conjecture states that the Brown-York quasilocal energy at the outer horizon of
such a black hole reduces to twice its irreducible mass, or equivalently, to
\sqrt{A} /(2\sqrt{pi}), where `A' is its area. We first consider the charged
Kerr black hole. For such a spacetime, we calculate the quasilocal energy
within a two-surface of constant Boyer-Lindquist radius embedded in a constant
stationary-time slice. Keeping with Martinez's conjecture, at the outer horizon
this energy equals the irreducible mass. The energy is positive and
monotonically decreases to the ADM mass as the boundary-surface radius
diverges. Next we perform an analogous calculation for the quasilocal energy
for the Kerr-Sen spacetime, which corresponds to four-dimensional rotating
charged black hole solutions in heterotic string theory. The behavior of this
energy as a function of the boundary-surface radius is similar to the charged
Kerr case. However, we show that in this case it does not approach the
expression conjectured by Martinez at the horizon.Comment: 15 page

### Growth of [110] La$_{2 / 3}$Sr$_{1 / 3}$MnO$_{3}$ - YBa$_{2}$Cu$_{3}$O$_{7}$ heterostructures

YBa$_{2}$Cu$_{3}$O$_{7}$ - La$_{2 / 3}$Sr$_{1 / 3}$MnO$_{3}$ heterostructures
of [110] orientation are grown to allow direct injection of spin polarized
holes from the La$_{2 / 3}$Sr$_{1 / 3}$MnO$_{3}$ into the CuO$_2$
superconducting planes. The magnetic response of the structure at T $<$
T$_{sc}$ shows both diamagnetic and ferromagnetic moments with [001] direction
as magnetic easy axis. While the superconducting transition temperature
(T$_{sc}$) of these structures is sharp ($\Delta$T$_{sc} \simeq$ 2.5 K), the
critical current density (J$_c$) follows a dependence of the type $J_c =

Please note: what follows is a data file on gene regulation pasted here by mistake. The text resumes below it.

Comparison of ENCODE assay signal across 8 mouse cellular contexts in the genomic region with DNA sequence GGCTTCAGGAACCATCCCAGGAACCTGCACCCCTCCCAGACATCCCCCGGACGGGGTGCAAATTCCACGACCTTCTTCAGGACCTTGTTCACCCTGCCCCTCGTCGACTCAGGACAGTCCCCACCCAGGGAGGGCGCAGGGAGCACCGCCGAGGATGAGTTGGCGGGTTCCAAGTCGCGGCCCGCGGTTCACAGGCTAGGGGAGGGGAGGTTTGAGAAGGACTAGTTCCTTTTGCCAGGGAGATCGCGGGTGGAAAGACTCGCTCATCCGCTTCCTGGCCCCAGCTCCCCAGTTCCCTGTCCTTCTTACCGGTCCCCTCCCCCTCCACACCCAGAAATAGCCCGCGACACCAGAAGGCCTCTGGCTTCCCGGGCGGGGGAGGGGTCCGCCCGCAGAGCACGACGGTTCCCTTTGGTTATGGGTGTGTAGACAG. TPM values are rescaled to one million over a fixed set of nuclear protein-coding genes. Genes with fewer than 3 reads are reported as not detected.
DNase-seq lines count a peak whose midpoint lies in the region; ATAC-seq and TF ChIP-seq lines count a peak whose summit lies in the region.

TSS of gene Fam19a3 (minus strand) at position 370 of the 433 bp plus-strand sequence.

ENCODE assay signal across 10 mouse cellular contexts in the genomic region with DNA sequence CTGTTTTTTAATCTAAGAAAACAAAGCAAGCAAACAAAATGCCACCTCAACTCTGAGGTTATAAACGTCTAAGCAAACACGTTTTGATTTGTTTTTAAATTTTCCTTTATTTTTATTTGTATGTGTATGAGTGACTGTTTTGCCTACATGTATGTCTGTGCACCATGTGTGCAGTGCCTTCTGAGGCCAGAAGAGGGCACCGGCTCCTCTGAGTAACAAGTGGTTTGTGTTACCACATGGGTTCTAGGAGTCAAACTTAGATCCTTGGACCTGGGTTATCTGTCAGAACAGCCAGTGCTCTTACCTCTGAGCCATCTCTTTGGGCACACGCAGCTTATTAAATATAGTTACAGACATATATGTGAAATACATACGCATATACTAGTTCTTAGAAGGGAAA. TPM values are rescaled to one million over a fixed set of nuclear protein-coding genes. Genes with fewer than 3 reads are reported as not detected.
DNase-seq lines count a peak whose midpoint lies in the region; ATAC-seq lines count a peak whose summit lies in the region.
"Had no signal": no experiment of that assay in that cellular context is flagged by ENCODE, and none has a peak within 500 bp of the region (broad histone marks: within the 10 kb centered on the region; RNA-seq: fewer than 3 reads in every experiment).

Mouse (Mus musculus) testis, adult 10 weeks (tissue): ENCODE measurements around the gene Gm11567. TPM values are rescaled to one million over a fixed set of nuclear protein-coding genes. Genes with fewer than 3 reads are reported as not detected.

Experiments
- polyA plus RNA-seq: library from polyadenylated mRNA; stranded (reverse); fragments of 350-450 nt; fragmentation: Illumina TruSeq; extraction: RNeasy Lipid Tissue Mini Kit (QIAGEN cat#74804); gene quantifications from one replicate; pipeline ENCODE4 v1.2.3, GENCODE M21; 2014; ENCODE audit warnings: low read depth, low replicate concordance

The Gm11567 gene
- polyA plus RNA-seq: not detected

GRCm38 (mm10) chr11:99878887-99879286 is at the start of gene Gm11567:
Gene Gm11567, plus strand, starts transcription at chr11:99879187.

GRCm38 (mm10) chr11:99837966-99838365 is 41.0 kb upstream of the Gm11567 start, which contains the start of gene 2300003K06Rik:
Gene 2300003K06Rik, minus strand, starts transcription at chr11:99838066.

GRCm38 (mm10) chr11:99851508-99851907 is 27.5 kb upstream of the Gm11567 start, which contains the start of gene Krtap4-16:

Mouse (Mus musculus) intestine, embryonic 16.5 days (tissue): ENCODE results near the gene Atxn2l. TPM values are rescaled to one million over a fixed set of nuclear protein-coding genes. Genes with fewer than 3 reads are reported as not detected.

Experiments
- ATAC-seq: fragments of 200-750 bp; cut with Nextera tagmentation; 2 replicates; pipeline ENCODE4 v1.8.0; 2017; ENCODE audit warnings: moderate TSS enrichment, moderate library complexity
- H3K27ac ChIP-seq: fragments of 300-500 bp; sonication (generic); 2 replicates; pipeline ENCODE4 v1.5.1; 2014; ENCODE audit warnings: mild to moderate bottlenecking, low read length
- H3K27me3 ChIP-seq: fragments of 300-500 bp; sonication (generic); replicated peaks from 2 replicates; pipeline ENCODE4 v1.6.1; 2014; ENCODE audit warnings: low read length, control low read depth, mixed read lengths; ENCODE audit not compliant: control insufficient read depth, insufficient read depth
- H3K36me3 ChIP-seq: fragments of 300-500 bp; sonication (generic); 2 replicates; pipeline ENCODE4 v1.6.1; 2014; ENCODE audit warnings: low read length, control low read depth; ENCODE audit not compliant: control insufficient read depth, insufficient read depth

J{_o}(1-\frac{T}{T_{sc}})^{3/2}$ with highly suppressed J$_o$ ($\simeq 2 \times
10^4$ A/cm$^2$) indicating strong pair breaking effects of the ferromagnetic
boundary.Comment: 12 pages five figure

### Accumulation is late and brief in preferential choice

Preferential choices are often explained using models within the evidence accumulation framework: value drives the drift rate at which evidence is accumulated until a threshold is reached and an option is chosen. Although rarely stated explicitly, almost all such models assume that decision makers have knowledge at the onset of the choice of all available attributes and options. In reality however, choice information is viewed piece-by-piece, and is often not completely acquired until late in the choice, if at all. Across four eye-tracking experiments, we show that whether the information was acquired early or late is irrelevant in predicting choice: all that matters is whether or not it was acquired at all. Models with potential alternative assumptions were posited and tested, such as 1) accumulation of instantaneously available information or 2) running estimates as information is acquired. These provided poor fits to the data. We are forced to conclude that participants either are clairvoyant, accumulating using information before they have looked at it, or delay accumulating evidence until very late in the choice, so late that the majority of choice time is not time in which evidence is accumulated. Thus, although the evidence accumulation framework may still be useful in measurement models, it cannot account for the details of the processes involved in decision making